Richmond v. State

Decision Date20 October 1971
Docket NumberNo. A--15217,A--15217
Citation492 P.2d 349
PartiesClyde James RICHMOND, Plaintiff in Error, v. The STATE of Oklahoma, Defendant in Error.
CourtUnited States State Court of Criminal Appeals of Oklahoma. Court of Criminal Appeals of Oklahoma

Syllabus by the Court

(1.) Where the same acts may constitute different offenses, the different offenses may be set forth in separate counts in the alternative and defendant convicted of either offense. 22 O.S.1961, § 404.

(2.) An act or omission made punishable by different statutes may be punished under any such provision, but cannot be punished under more than one; and an acquittal or conviction under one provision, bars the prosecution for the same act or omission under any other. 21 O.S.Supp.1970, § 11.

(3.) Where defendant breaks into a motel room, strikes an occupant, and brandishes a revolver, and flees without taking anything, he may be prosecuted for either first degree burglary, attempted robbery with firearms, or assault and battery with a dangerous weapon, but he cannot be convicted for all three offenses as they were incident to, and part of, one objective or criminal act.

An appeal from the District Court of Oklahoma County; Jack R. Parr, Judge.

Clyde James Richmond was convicted and sentenced for attempted robbery with firearms, after former conviction of a felony, 20 years, assault and battery with a dangerous weapon, after former conviction of a felony, 10 years, and first degree burglary after former conviction of a felony, 20 years, and appeals. Conviction for attempted robbery with firearms affirmed. Convictions for assault and battery and burglary reversed.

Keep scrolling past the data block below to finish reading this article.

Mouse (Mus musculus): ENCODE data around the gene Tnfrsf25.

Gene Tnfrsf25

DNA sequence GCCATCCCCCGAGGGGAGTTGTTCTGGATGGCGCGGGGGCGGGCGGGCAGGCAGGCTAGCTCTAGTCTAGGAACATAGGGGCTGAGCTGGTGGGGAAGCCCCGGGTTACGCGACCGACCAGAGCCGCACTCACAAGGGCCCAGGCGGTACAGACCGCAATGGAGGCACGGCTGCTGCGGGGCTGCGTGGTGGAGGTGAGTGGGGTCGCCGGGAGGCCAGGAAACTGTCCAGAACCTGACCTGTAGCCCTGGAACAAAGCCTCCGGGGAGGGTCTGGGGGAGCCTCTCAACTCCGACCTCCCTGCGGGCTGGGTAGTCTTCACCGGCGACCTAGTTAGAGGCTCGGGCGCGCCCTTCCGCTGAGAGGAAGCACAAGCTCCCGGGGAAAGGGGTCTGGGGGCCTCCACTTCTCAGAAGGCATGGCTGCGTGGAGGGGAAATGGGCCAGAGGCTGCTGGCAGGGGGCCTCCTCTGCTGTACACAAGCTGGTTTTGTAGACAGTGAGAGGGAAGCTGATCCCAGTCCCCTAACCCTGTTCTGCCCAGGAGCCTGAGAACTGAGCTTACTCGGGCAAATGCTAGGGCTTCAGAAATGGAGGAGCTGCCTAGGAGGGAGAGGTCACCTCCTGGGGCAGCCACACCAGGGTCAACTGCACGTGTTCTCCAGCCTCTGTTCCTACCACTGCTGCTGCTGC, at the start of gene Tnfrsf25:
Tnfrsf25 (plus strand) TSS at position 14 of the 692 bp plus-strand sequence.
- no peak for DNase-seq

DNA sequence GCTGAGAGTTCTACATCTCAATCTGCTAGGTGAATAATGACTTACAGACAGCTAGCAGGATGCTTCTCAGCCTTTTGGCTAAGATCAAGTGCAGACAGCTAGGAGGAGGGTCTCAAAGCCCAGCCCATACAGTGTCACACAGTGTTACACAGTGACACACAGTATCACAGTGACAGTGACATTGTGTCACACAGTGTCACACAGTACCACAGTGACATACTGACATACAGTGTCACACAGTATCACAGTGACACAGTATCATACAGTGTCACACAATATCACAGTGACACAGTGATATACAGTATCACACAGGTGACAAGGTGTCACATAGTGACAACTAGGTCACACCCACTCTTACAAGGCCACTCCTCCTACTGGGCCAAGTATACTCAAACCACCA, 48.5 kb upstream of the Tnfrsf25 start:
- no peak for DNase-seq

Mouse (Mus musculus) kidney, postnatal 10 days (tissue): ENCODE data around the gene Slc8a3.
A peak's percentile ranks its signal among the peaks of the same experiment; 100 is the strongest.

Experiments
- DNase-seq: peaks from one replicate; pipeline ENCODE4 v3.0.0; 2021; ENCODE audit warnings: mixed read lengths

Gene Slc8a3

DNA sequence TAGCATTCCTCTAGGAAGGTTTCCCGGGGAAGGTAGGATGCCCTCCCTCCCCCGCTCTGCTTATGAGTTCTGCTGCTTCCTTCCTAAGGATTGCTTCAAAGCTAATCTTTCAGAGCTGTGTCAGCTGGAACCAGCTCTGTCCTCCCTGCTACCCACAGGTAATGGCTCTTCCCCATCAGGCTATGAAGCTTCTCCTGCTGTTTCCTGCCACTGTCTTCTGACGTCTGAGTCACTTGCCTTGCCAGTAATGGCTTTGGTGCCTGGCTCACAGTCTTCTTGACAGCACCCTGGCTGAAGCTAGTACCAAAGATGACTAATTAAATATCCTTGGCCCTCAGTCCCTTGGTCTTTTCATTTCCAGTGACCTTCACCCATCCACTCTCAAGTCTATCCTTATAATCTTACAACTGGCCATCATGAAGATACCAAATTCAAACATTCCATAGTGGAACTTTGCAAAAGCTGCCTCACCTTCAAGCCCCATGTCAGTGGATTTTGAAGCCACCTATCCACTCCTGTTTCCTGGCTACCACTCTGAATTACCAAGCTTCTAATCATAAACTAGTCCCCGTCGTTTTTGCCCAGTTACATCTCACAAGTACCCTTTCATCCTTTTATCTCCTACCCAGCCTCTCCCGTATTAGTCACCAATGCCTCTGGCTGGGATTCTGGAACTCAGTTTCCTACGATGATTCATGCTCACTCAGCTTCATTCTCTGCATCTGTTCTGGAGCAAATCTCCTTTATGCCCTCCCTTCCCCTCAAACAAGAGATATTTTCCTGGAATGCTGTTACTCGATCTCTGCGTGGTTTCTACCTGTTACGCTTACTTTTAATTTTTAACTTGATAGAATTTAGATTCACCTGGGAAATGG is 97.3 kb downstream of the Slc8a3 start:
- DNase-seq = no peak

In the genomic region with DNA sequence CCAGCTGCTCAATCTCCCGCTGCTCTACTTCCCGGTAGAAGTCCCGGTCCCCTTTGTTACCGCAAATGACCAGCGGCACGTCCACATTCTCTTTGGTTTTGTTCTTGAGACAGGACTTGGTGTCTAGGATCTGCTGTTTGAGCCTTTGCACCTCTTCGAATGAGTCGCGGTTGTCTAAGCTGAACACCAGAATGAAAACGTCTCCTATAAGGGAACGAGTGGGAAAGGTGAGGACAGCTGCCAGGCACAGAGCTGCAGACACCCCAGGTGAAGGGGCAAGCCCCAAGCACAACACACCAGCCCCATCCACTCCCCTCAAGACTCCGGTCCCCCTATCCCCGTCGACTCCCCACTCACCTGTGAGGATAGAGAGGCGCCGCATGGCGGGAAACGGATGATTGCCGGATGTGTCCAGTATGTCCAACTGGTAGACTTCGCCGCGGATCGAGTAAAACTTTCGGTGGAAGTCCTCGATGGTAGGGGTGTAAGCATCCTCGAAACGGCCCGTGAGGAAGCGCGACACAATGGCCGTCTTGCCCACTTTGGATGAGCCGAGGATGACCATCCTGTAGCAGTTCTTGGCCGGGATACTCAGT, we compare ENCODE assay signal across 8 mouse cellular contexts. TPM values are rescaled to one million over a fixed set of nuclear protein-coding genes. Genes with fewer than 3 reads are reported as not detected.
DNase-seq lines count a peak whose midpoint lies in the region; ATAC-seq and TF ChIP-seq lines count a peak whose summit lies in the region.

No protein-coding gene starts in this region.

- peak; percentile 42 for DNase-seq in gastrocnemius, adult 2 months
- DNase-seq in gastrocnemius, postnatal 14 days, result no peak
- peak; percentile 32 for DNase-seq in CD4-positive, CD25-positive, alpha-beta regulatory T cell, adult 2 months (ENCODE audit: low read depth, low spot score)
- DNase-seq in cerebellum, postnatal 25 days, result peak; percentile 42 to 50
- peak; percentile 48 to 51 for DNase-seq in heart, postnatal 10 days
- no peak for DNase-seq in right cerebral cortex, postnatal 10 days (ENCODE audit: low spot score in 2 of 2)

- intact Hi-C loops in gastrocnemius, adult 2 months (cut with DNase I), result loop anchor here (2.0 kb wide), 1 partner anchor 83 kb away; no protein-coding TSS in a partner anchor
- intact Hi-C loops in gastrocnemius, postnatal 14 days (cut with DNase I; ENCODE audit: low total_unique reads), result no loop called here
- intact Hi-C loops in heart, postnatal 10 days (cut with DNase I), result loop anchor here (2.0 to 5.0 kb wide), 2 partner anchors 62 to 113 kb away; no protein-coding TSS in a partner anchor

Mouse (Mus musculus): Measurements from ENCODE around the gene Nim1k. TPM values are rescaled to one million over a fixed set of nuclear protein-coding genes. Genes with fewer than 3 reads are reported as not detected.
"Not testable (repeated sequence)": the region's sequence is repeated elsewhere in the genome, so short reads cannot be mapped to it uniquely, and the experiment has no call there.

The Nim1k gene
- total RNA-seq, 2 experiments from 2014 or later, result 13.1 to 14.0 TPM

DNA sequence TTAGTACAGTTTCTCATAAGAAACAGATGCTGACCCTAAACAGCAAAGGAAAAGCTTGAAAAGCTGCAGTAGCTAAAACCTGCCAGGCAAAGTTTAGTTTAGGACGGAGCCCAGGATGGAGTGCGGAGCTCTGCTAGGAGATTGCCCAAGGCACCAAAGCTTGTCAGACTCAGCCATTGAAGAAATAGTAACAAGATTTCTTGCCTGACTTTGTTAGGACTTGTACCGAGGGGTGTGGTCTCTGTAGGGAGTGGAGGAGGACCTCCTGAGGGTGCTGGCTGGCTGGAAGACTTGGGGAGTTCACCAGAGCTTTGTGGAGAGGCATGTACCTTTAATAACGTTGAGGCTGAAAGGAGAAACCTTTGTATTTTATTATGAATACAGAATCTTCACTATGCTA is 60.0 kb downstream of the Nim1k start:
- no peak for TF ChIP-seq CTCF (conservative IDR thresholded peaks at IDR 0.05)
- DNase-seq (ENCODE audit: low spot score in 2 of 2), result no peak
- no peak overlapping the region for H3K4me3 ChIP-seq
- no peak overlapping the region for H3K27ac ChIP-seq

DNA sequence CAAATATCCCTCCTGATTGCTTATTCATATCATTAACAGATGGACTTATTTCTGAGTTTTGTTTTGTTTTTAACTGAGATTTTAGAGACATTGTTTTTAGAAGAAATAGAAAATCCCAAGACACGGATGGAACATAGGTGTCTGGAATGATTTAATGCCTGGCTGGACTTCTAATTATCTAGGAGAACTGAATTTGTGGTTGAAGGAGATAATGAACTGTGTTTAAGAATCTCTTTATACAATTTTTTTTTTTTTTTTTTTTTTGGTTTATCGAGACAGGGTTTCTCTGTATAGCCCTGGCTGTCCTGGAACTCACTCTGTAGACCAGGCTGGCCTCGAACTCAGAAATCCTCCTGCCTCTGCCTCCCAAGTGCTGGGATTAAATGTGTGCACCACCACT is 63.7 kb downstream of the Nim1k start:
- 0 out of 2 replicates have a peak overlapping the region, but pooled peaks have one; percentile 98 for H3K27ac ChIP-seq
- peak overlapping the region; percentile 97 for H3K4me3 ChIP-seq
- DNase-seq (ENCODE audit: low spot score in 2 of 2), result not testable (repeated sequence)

Don Anderson, public defender, Oklahoma County, for plaintiff in error.

G. T. Blankenship, Atty. Gen., W. Howard O'Bryan, Jr., Asst. Atty. Gen., for defendant in error.

BRETT, Judge:

Plaintiff in Error, Clyde James Richmond, hereinafter referred to as defendant, was convicted in the District Court of Oklahoma County with the crimes of attempted robbery with firearms, after former conviction of a felony, case no. 35463; assault and battery with a dangerous weapon with the intent to do bodily harm, after former conviction of a felony, case no. 35465; and burglary, first degree, after former conviction of a felony, case no. 35466. Judgment and sentence was imposed in each case on March 21, 1969, with punishment assessed at 20 years for the attempted robbery, 10 years for the assault and battery, and 20 years for the burglary, with sentences to run concurrently.

Each charge arose from the same incident. Around 11:15 A.M. on December 23, 1968, a man broke into the motel room of Mr. and Mrs. Jack Hockgeiger in Oklahoma County. The intruder struck the occupants with something in his upraised arm, dropped the object, retreated momentarily, and returned with a revolver. Mr. & Mrs. Hockgeiger fought off the intruder, who then fled the room. The Hockgeigers notified the motel office that a Negro male, wearing a blue sweater, had broken into their room. The motel clerk noticed a Negro wearing a blue sweater leave the motel rather hurriedly in an Oldsmobile, noted the tag number, and notified the police. Shortly thereafter, the defendant was arrested not far from the motel. On these facts, defendant was convicted and sentenced for the three offenses involved herein.

The primary issue is whether defendant may be convicted for three crimes under these facts.